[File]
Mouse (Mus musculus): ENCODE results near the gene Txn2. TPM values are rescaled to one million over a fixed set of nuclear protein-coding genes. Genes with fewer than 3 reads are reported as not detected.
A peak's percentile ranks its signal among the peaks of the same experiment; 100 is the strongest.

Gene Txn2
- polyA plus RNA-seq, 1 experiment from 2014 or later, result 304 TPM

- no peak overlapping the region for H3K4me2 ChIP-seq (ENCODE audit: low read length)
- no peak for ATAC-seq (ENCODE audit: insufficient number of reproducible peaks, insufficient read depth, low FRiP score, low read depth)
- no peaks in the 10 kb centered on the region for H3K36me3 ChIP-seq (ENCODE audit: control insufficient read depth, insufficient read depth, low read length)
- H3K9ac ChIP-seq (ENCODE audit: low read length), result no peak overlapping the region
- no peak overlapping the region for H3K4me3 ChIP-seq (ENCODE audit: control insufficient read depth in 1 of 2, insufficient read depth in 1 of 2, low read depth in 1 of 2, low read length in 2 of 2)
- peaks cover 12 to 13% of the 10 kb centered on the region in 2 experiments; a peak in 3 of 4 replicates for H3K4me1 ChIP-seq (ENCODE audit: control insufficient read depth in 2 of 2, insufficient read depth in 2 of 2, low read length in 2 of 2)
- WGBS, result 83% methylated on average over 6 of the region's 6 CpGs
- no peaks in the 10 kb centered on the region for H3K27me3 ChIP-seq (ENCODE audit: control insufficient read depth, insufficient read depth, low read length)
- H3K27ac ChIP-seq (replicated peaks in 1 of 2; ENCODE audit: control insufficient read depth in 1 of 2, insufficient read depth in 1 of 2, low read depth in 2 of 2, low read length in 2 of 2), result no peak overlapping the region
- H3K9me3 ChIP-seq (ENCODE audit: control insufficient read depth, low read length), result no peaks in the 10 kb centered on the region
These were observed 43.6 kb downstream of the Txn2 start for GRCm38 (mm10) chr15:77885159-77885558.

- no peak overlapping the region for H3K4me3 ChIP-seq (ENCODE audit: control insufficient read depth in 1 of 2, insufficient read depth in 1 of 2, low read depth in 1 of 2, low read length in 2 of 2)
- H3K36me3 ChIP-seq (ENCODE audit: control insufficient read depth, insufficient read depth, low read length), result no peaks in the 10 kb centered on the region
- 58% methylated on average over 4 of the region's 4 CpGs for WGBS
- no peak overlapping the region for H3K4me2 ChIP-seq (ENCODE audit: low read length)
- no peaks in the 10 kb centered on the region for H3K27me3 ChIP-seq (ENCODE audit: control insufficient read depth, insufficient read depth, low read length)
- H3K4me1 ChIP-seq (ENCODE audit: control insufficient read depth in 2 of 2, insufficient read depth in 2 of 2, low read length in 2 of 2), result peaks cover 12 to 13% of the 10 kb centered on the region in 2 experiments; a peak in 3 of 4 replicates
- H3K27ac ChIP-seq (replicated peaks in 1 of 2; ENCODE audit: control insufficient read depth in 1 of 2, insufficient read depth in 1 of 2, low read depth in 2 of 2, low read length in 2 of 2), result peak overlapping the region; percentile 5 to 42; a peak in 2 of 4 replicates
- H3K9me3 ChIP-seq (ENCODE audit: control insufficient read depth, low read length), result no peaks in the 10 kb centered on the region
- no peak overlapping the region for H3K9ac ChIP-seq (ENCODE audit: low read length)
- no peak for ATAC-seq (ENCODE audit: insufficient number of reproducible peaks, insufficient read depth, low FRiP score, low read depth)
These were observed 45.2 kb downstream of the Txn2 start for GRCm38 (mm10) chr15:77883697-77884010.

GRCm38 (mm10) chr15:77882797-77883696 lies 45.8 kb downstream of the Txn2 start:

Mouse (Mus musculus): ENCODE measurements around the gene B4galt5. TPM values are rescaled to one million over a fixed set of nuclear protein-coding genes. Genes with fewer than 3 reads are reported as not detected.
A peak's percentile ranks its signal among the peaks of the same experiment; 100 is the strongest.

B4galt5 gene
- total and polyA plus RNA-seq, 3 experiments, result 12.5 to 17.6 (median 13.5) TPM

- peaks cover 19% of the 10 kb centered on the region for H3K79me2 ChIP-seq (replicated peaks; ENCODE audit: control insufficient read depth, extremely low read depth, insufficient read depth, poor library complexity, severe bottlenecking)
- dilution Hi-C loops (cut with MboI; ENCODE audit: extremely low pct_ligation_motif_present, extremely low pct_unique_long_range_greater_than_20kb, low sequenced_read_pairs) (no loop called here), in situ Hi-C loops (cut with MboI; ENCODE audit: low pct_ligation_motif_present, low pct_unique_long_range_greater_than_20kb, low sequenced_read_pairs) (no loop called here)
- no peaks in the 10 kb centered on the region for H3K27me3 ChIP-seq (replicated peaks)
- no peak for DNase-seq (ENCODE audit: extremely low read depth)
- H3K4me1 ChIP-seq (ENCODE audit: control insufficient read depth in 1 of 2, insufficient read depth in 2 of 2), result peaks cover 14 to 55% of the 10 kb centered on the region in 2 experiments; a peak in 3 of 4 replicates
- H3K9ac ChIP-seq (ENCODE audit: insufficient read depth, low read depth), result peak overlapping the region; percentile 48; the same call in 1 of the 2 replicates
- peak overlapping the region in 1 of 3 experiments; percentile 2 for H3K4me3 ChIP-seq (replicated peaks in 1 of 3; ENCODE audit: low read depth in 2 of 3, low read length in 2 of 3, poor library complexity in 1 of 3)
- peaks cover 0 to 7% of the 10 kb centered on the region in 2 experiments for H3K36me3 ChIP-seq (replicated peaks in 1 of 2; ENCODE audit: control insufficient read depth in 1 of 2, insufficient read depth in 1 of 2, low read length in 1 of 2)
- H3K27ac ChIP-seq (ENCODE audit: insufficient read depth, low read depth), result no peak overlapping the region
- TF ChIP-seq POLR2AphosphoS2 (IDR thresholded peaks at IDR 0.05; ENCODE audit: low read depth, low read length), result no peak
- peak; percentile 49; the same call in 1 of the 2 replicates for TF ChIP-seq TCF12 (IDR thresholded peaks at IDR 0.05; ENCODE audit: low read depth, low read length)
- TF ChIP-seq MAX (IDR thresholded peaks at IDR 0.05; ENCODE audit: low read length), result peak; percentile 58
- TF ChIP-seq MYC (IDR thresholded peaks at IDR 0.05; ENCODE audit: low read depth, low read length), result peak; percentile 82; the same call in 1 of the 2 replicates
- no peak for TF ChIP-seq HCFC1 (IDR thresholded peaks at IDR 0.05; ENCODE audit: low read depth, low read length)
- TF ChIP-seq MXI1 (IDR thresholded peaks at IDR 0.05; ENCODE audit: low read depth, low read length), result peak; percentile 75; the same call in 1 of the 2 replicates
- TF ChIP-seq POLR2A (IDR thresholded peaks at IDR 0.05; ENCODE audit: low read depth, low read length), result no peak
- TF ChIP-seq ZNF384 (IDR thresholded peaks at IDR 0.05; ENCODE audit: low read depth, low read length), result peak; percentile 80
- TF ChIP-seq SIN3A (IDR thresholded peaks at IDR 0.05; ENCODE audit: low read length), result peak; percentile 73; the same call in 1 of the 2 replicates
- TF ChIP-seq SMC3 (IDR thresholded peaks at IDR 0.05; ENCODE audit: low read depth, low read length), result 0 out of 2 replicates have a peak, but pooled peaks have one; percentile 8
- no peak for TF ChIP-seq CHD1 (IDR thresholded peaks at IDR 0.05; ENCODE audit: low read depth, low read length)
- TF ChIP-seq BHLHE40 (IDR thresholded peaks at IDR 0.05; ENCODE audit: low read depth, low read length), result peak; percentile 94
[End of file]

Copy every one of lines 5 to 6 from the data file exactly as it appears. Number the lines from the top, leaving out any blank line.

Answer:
- no peak overlapping the region for H3K4me2 ChIP-seq (ENCODE audit: low read length)
- no peak for ATAC-seq (ENCODE audit: insufficient number of reproducible peaks, insufficient read depth, low FRiP score, low read depth)